Arma Christi: Using Art to Meditate on the Suffering of Christ

Yesterday, I talked about the importance of remembering the sufferings of Christ. Today, I’d like to offer a tool to do this. 

During the Middle Ages, there was a specific genre of religious art called “arma christi.” These paintings focus specifically on the sufferings Christ endured in his Passion—the betrayal, arrest, trial, crucifixion, and burial. They were used as a tool for spiritual meditation, allowing the viewer to remember each part of the pain and humiliation Christ endured on our behalf. 

I was first exposed to the arma christi during a class on Medieval spirituality. By the end of our time with the painting, a sacred silence reigned over our lecture hall of seminarians, and all we could do was offer up prayers of humble thanksgiving at the love poured out on us. I have used it since then with small groups. Each time, it’s been remarkable to see the impact this exercise has on each of the participants—and on me. 

I would encourage you to take some time as Easter draws near to meditate on the sufferings of Christ—and to try using an arma christi painting as a tool.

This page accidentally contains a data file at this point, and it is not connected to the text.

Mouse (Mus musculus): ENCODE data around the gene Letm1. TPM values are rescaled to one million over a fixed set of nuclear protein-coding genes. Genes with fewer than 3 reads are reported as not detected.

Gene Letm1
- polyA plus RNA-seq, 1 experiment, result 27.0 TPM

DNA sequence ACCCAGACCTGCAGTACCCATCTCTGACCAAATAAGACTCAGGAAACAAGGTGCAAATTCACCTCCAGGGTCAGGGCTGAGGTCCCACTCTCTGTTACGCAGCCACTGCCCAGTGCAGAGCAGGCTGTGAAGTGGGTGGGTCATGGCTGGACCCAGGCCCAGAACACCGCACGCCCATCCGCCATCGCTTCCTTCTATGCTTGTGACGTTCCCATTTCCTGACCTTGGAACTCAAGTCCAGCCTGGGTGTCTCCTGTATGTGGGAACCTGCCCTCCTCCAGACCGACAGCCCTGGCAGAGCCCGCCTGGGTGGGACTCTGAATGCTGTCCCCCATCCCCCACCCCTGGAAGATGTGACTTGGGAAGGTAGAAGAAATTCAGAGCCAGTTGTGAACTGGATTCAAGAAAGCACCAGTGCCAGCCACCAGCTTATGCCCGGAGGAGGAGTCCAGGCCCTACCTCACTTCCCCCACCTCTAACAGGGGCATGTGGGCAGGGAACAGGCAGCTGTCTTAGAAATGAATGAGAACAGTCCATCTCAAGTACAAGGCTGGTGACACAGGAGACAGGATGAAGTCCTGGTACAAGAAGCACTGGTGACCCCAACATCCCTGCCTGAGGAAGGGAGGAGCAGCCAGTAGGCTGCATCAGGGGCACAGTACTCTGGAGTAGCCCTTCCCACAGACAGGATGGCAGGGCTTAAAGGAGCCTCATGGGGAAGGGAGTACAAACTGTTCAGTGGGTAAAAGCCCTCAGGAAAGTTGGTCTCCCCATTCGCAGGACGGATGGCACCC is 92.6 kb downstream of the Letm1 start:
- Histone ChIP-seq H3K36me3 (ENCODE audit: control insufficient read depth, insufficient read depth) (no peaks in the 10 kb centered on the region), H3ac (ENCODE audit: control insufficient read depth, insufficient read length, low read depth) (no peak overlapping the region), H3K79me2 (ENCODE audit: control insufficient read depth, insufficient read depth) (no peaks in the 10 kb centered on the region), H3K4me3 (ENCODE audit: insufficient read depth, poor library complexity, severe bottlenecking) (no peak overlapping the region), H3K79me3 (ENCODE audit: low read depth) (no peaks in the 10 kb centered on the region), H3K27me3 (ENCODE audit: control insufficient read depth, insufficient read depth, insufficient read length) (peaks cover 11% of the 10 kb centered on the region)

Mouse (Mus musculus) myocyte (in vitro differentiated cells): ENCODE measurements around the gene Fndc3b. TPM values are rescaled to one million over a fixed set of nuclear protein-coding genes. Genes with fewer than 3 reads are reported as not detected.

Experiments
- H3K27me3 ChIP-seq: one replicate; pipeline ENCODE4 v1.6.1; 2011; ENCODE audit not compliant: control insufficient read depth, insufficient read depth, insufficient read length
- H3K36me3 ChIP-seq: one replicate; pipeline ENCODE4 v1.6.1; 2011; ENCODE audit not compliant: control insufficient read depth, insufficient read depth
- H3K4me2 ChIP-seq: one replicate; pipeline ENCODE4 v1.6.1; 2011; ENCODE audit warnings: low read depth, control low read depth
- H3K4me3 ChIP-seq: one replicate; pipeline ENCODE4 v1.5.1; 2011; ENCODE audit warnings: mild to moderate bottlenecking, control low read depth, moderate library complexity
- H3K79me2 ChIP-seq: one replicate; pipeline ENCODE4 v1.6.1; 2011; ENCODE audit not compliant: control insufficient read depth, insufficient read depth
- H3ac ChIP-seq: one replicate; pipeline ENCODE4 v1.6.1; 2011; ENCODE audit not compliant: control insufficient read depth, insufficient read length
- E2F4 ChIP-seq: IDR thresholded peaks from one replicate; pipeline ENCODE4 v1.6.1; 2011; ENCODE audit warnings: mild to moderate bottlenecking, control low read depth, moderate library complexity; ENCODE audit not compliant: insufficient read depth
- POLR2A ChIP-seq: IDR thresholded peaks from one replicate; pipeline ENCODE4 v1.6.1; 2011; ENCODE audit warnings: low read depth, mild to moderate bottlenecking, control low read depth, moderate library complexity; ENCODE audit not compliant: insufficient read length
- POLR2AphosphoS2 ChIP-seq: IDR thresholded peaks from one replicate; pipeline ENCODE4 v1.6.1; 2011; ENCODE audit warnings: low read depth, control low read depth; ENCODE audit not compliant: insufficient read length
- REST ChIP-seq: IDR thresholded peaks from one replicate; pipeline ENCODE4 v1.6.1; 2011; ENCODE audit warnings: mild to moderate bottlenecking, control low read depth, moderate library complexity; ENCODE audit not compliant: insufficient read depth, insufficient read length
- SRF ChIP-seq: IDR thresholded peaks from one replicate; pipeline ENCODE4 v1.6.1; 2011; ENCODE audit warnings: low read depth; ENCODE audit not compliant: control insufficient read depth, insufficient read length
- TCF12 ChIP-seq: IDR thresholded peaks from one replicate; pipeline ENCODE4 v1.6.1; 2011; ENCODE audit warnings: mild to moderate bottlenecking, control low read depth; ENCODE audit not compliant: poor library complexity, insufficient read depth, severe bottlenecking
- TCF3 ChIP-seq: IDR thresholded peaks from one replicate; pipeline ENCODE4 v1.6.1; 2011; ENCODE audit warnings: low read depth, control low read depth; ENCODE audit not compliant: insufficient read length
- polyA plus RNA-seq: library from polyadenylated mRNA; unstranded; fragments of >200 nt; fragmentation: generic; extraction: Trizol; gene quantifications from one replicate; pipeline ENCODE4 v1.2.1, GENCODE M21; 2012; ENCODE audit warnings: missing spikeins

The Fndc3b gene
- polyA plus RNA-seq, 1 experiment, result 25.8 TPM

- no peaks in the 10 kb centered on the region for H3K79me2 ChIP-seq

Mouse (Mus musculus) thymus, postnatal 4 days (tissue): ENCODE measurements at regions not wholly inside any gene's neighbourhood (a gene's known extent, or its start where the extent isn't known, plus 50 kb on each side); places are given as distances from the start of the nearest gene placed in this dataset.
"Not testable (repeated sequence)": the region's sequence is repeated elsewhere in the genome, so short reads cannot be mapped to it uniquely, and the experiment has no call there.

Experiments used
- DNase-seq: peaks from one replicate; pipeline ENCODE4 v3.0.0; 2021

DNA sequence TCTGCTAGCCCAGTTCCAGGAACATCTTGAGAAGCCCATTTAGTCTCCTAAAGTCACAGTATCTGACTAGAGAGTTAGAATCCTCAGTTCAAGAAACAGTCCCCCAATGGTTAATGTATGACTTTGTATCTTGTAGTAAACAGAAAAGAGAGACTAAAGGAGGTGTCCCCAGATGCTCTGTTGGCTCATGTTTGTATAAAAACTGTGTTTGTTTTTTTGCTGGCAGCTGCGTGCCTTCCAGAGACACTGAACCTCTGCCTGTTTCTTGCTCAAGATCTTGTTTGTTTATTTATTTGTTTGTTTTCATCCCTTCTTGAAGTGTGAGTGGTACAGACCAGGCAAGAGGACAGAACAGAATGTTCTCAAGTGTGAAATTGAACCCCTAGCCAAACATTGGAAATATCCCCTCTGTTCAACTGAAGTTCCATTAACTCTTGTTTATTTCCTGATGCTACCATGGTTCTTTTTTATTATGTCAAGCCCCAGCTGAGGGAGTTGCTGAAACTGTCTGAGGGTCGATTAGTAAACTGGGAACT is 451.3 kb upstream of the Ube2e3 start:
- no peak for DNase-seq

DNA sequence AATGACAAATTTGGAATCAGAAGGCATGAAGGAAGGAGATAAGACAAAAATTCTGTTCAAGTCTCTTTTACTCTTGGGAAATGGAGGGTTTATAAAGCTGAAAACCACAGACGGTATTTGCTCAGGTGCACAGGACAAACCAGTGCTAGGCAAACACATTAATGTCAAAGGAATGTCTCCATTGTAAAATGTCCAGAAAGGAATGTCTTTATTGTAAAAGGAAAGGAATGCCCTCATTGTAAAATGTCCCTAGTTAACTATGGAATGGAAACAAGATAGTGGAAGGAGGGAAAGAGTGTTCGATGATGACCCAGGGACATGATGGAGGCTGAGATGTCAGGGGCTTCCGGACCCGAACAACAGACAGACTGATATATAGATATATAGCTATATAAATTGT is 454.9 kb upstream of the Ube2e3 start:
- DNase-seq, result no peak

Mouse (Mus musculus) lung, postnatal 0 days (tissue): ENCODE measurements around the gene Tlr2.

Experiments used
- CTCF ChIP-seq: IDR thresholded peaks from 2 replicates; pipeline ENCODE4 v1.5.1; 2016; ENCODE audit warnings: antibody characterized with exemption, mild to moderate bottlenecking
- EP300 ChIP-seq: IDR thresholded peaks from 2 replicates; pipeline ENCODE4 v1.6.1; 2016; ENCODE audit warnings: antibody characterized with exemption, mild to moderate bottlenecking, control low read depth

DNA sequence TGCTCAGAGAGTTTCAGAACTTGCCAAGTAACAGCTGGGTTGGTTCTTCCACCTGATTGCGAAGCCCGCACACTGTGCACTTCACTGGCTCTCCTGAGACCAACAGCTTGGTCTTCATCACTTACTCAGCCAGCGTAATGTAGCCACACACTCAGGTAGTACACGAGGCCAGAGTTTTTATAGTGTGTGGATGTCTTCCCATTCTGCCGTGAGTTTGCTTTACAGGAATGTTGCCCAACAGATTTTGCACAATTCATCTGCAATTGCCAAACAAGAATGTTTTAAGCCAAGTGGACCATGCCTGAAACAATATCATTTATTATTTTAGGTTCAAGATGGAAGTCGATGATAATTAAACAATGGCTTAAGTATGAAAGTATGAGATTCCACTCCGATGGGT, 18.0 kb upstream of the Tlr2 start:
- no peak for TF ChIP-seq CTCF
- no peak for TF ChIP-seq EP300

I recommend setting aside some uninterrupted time to do this and remove any distractions. You can do this alone, or with a group. Sit down with the painting in this post, either in full screen or printed out. Look at each symbol on the painting, and remember how it fit into the story of Christ’s Passion as recorded in the Gospels. Thoughtfully and imaginatively read through the account in one of the Gospels if you get stuck. 

If your experience is like mine, this exercise can be emotionally taxing. Resist the urge to lighten or minimize the pain Christ endured. Sit with His pain. Weep over it, if that is your reaction. Feel the anger and sorrow over the abuse of your perfect Savior. But remember this—all that Christ suffered, He entered into knowingly and willingly. He knew what would be required of Him to win our salvation. It was not a surprise to Him. He willingly turned His face to Jerusalem and marched directly into His suffering. And all of this was out of His deep love for us. Thanks be to God.